The sliding friction directions on the tooth of a gear pair

a) On the driving gear tooth

The sliding friction directions on the tooth of a gear pair

b) On the driven gear tooth

2.2. The pressure distribution on the tooth

The contact ratio is important for describing the pressure distribution on the tooth. The relationship between the contact ratio ε and the deformation of the tooth during the meshing process is shown in Fig. 2.

In Fig. 2, A, B, C, D and E are the mesh points, pb is the pitch of the base circle, q is the flexibility of the tooth at any mesh points, which can be expressed as [8, 9]:

(1)
q = q B r 1 + q B r 2 + q B t 1 + q B t 2 + q G 1 + q G 2 + q s 1 + q s 2 + q h 12 ,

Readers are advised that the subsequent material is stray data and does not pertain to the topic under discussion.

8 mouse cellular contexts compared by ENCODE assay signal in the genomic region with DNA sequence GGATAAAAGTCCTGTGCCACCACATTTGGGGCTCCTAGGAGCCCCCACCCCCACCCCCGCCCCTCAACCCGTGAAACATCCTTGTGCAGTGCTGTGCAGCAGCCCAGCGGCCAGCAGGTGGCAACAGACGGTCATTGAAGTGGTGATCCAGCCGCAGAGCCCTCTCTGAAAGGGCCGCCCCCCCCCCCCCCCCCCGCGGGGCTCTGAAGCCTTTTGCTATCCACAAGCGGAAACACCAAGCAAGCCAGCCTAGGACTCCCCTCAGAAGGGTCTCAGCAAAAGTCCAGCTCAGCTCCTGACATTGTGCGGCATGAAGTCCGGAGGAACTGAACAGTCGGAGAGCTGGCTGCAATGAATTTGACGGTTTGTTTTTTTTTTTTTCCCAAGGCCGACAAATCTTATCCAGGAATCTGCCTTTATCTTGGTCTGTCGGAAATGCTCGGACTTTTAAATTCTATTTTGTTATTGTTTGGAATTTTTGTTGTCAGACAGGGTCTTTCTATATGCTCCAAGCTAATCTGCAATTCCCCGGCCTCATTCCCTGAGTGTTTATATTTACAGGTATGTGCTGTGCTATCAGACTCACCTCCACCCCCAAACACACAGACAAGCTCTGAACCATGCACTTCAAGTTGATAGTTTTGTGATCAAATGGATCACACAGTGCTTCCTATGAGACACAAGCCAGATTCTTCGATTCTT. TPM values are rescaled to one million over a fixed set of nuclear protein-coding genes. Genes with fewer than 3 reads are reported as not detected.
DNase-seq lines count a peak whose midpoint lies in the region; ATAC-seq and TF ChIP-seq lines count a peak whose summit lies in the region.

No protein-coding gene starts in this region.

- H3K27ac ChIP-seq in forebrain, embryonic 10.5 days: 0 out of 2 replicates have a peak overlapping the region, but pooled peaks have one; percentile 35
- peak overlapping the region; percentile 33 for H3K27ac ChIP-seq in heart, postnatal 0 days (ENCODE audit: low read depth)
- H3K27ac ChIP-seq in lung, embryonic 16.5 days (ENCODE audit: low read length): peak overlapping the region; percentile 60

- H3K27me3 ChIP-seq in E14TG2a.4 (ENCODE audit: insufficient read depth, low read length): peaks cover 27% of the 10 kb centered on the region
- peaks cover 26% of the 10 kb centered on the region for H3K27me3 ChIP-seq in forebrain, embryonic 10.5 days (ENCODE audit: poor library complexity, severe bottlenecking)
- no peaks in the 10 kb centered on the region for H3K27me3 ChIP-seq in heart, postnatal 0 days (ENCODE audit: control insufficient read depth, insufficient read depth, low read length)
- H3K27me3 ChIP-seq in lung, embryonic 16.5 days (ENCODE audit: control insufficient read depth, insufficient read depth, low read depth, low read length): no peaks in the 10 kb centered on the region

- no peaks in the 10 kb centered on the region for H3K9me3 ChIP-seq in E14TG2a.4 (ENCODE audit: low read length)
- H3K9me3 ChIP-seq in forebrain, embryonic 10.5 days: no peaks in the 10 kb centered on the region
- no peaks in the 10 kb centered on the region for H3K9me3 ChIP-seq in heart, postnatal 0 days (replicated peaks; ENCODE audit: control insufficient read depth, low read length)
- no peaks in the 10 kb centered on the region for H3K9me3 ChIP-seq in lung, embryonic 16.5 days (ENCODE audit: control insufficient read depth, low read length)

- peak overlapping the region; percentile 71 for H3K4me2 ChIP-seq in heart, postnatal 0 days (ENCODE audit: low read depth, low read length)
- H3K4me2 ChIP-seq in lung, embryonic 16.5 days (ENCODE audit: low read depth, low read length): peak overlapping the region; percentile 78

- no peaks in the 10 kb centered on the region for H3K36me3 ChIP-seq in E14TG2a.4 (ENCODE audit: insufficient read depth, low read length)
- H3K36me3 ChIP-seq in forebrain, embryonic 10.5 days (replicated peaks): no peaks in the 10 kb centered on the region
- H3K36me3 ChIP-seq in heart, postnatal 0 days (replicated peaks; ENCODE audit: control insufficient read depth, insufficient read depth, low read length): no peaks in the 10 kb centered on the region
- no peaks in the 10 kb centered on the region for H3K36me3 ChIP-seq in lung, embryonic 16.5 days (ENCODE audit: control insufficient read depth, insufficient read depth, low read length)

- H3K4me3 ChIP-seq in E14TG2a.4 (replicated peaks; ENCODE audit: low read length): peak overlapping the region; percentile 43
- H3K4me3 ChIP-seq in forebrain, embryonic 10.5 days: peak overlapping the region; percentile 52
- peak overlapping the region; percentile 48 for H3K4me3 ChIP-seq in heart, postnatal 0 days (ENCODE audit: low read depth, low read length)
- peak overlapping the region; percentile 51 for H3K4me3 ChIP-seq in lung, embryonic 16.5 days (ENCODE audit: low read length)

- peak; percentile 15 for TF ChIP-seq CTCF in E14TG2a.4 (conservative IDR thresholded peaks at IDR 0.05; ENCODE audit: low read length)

where the subscript 1 and 2 represent the pinion and the gear respectively. Meanwhile, the equations of the variables in Eq. (1) are listed in Table 1.

Table 1. The equations of the variables in Eq. (1)

Value name
Equations [8, 9]
q B r
12 c o s 2 ω x E s f 3 h x 2 h r - h x h r 2 + h r 3 3
q B t
6 c o s 2 ( ω x ) E s f 3 ( h i - h r ) 3 h i - h x h i - h r 4 - h i - h x h i - h r - 2 l n h i - h x h i - h r - 3
q G
24 h x 2 c o s 2 ( ω x ) π E s f 2
q s
2 ( 1 + γ ) c o s 2 ( ω x ) E s f h r + h i - h r l n h i - h r h i - h r
q h 12
2 1 - γ 1 2 E 1 + 1 - γ 2 2 E 2 π  

In Table 1, E is the elastic modulus, γ is the Poisson ratio, sf is the root thickness, hi, hx and hr are the geometric parameters of gears and ωx is the angle of action.

According to the tooth deformation, as shown in Fig. 2, the pressure at the mesh points as A, B, C, D and E, can be derived in a piecewise form as:

(2)